The ‘safety’ of a fountain/water feature will ultimately be determined by the risk management process used to protect individuals from waterborne infection and potentially subsequent disease.
This ‘risk management process’ will inevitably differ between water features to help ensure that action taken is ‘proportionate to risk’. HSG 274 (Part 3) identifies the requirement for such water systems to be risk assessed and should the risk assessment identify a risk (or risks…) from exposure to Legionella bacteria then a written scheme should be drafted in respect of mitigating these Legionella risks.
Suitable and sufficient water risk assessments should therefore identify the following:
- The likelihood for aquatic microorganisms (Legionella bacteria) to propagate and proliferate the water system surveyed;
- The potential for an aerosol to be created whereby contaminated water droplets (with Legionella bacteria) may be inhaled;
- The vulnerability/susceptibility of those exposed to the risk.
Furthermore, the ‘likelihood’ for waterborne bacteria to grow and proliferate water systems will be determined by:
- The water source or supply;
- The temperature of the water;
- The presence of nutrients;
- The potential for slow moving or stagnant water.
…and how these risk factors are managed.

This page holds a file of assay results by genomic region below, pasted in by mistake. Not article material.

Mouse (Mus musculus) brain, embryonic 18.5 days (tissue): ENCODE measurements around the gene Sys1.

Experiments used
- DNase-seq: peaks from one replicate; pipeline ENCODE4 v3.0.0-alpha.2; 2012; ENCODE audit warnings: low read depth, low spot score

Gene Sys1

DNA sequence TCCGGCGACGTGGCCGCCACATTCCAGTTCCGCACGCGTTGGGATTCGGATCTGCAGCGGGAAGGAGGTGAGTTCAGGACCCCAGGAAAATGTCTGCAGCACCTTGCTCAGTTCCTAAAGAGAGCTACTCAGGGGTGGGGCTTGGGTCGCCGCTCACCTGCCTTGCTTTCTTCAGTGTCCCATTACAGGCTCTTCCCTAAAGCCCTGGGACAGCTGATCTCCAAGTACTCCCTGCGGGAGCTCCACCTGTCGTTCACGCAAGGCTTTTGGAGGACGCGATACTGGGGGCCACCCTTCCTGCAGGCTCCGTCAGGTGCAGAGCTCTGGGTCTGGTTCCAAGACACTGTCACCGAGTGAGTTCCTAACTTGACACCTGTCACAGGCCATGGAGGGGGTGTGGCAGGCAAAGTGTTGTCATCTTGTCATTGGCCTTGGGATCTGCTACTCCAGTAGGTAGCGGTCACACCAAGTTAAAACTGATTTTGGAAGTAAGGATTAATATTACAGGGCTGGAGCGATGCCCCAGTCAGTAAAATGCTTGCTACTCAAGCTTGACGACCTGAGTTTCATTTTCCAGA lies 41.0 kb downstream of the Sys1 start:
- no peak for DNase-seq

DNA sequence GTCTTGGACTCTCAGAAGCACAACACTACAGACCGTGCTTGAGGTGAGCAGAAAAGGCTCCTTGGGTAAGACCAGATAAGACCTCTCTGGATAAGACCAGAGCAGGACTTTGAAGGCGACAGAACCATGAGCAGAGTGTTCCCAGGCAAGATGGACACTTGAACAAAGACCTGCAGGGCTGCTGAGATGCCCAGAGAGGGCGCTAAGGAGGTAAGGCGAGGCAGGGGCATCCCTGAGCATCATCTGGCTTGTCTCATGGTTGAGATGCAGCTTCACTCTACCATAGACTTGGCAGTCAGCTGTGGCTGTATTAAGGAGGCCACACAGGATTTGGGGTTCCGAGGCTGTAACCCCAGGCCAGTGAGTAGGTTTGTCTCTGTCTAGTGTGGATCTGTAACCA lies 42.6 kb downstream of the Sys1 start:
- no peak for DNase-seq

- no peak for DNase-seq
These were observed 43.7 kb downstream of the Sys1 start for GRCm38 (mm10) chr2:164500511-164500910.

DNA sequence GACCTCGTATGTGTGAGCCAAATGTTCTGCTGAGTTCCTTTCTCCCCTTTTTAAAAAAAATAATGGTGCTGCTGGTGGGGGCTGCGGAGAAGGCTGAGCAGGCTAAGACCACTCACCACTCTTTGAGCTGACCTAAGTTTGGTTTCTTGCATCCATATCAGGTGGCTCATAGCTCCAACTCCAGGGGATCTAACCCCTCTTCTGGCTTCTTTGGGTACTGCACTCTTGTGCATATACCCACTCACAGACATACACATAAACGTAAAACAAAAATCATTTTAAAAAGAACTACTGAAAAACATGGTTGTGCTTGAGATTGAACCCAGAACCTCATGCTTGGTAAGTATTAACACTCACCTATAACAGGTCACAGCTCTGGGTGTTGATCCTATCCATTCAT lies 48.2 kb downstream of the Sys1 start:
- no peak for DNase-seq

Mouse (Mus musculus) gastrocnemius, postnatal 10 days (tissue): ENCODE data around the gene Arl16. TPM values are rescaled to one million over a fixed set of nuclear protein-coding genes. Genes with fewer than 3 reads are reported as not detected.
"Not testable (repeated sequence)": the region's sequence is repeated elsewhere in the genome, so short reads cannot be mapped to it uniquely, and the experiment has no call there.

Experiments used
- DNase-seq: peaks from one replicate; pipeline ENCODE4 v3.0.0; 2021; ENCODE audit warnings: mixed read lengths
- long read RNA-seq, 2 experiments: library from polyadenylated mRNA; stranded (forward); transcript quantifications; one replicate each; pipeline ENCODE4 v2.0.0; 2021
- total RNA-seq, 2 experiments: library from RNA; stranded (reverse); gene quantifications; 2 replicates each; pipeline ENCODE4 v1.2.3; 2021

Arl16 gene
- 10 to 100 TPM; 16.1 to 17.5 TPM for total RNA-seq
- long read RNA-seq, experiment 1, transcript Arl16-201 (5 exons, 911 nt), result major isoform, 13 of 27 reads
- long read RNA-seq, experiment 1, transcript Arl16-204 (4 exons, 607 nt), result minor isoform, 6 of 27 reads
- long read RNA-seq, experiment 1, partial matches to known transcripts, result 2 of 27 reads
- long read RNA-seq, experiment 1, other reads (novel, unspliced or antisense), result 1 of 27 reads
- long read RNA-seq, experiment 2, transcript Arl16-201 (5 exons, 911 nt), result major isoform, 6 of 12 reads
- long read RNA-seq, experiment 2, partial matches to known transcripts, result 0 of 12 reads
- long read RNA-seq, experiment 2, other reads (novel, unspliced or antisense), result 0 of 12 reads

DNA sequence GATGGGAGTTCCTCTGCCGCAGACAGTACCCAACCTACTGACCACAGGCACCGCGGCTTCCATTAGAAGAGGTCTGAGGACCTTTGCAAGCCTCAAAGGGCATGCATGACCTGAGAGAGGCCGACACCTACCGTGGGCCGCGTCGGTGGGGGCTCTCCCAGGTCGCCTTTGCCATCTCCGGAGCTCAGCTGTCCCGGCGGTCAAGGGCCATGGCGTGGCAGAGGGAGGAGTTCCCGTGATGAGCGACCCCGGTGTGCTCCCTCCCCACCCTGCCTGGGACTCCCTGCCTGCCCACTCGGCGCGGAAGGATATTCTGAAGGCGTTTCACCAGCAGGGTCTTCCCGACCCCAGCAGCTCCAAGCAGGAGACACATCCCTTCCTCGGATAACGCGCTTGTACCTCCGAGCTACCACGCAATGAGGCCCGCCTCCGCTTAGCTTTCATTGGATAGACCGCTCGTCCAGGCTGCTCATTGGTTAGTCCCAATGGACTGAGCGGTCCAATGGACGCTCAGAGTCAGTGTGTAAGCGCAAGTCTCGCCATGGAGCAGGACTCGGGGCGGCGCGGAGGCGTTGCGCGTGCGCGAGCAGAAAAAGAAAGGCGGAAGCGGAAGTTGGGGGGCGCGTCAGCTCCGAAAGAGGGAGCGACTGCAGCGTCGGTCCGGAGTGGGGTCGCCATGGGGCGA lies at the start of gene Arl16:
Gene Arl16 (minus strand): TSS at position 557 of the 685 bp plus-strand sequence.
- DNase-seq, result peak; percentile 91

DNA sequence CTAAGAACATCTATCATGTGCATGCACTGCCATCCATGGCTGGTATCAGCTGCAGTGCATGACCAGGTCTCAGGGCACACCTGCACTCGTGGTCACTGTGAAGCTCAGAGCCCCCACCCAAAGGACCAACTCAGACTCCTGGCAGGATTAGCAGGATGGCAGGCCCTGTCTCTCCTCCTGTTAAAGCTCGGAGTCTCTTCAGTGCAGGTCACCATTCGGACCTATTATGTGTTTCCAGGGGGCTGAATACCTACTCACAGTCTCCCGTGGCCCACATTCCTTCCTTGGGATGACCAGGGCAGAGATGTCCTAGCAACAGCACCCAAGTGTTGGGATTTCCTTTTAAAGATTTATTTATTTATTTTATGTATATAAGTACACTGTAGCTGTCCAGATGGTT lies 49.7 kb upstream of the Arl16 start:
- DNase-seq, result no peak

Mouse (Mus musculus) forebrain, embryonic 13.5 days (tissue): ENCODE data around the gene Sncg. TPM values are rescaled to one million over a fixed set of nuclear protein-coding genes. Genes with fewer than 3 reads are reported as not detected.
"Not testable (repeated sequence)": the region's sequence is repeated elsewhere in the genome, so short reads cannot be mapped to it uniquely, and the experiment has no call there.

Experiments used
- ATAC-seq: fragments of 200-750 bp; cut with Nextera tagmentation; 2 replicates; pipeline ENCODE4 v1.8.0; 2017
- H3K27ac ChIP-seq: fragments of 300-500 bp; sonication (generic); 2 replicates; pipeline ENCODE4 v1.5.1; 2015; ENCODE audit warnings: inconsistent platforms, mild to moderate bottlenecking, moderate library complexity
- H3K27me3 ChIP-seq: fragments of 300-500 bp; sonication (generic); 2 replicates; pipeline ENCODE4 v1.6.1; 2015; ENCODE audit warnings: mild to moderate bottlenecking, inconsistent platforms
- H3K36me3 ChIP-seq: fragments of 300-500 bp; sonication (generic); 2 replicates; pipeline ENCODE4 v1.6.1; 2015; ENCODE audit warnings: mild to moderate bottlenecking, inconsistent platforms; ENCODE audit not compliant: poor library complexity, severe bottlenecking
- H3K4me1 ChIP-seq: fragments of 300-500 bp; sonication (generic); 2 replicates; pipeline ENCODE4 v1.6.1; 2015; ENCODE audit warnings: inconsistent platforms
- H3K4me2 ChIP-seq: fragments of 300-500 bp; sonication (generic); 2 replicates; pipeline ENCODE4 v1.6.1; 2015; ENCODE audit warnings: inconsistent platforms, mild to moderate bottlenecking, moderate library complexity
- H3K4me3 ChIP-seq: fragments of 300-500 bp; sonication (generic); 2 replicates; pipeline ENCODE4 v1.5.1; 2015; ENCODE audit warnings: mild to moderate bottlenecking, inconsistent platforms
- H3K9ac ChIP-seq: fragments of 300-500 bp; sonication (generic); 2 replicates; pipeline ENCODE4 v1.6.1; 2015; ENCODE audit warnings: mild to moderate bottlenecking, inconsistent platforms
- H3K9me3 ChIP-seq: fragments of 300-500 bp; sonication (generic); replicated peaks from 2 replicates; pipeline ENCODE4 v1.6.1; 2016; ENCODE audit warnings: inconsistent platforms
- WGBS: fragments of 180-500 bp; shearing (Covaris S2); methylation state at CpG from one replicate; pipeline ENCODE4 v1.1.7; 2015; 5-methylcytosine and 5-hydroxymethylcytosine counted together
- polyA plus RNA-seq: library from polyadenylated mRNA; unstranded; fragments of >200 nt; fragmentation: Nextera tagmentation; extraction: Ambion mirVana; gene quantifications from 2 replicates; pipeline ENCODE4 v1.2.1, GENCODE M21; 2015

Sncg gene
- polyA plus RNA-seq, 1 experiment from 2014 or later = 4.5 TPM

The ‘consequence’ of legionella risk will be determined by individual vulnerability/susceptibility – contingent upon immune system robustness of those exposed to water risk.
For water fountains/features; the source water may be fed from a managed mains supply in accordance with Water Regs (Quality and Fittings…) for delivering wholesome potable water. However, other water fountains/features may be situated within conservation areas (lakes/ponds) and subjected to frequent contamination from external sources (environment/wildlife).
Water management precautions may consider:
- The microbiological safety of water for those exposed to aerosolised water from these fountains;
- The microbiological impact to aquatic life.
This often necessitates suitable and sufficient ‘cleaning’ of these systems (and the use of specific chemistries) during recommissioning – to control the microbial load whilst increasing the available oxygen within these waters in support of aquatic life and a safe and sustainable water management approach.
Hydrogen peroxide can be used to disinfect contaminated water systems without posing a risk to aquatic life. This chemistry is indicated for use by the environment agency to increase available oxygen within contaminated waters (following chemical spills etc.) in order to protect/preserve aquatic life and a dry version of the same chemistry (sodium percarbonate) can also be used to deep clean drained fountain surfaces and therefore would be indicated for use offline. The hydrogen peroxide version can be used online (1-3% concentration – dependent upon volume of water treated) to control bacterial growth whilst protecting aquatic life.
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Editor’s Note: The information provided in this blog is correct at date of original publication – September 2021.
© Water Hygiene Centre 2021